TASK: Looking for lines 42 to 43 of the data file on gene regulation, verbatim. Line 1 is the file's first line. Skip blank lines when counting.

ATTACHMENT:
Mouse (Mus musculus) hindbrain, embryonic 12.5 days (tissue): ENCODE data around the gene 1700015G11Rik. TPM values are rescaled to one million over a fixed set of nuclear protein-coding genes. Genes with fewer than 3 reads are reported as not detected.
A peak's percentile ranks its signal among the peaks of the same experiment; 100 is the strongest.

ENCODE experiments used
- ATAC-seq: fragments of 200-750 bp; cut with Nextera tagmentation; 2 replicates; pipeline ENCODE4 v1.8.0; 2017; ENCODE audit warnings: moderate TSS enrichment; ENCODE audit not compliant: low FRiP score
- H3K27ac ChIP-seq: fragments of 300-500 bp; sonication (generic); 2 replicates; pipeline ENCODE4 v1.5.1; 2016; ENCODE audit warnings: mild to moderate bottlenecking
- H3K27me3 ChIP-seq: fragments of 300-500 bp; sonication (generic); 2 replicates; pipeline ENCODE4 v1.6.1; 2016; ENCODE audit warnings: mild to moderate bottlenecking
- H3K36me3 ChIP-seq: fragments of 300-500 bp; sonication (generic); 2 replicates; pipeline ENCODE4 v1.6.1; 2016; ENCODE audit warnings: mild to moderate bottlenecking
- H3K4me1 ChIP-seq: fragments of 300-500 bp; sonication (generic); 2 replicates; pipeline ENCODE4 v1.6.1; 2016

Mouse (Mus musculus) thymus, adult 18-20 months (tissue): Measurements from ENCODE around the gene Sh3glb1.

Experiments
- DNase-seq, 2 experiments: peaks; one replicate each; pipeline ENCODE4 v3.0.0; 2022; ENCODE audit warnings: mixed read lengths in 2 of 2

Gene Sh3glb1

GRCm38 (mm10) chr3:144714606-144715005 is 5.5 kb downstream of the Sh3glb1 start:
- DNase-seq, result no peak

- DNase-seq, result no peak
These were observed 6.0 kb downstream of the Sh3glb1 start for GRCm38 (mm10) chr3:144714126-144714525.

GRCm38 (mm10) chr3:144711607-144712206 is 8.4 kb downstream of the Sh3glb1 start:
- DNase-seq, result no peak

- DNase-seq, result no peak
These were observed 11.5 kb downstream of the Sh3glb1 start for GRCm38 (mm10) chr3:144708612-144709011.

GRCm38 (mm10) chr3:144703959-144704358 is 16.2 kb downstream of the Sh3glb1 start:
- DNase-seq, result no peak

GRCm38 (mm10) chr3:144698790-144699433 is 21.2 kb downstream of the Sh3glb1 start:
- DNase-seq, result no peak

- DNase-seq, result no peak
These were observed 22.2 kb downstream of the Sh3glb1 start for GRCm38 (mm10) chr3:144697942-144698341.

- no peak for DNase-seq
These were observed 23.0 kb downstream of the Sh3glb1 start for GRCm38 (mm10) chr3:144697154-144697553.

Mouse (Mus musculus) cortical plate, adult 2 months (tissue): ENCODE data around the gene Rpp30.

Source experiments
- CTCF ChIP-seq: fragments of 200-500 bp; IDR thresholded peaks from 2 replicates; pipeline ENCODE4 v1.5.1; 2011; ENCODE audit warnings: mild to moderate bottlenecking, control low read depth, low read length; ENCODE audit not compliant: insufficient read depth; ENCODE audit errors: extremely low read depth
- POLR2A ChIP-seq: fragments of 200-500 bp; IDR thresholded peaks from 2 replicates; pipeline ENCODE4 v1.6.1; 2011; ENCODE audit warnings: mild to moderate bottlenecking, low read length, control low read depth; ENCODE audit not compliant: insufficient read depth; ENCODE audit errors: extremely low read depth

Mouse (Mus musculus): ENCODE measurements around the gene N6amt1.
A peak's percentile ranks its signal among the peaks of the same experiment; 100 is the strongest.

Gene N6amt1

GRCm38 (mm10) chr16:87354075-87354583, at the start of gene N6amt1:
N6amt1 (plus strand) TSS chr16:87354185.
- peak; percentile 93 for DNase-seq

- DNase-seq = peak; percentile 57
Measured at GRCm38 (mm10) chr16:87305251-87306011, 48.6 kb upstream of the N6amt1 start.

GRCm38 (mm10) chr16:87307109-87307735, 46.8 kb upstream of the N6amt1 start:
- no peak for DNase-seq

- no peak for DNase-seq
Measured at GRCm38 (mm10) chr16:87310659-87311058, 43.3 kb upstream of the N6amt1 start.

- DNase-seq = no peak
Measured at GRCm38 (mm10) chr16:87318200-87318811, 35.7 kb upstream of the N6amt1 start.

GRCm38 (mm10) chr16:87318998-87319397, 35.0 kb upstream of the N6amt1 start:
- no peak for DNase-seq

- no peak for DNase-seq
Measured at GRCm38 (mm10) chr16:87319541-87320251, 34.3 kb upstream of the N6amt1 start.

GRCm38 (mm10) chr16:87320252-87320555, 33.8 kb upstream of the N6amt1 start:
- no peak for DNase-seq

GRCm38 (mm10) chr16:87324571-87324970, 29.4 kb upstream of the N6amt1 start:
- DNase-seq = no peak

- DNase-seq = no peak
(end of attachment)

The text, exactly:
- no peak for DNase-seq

- no peak for DNase-seq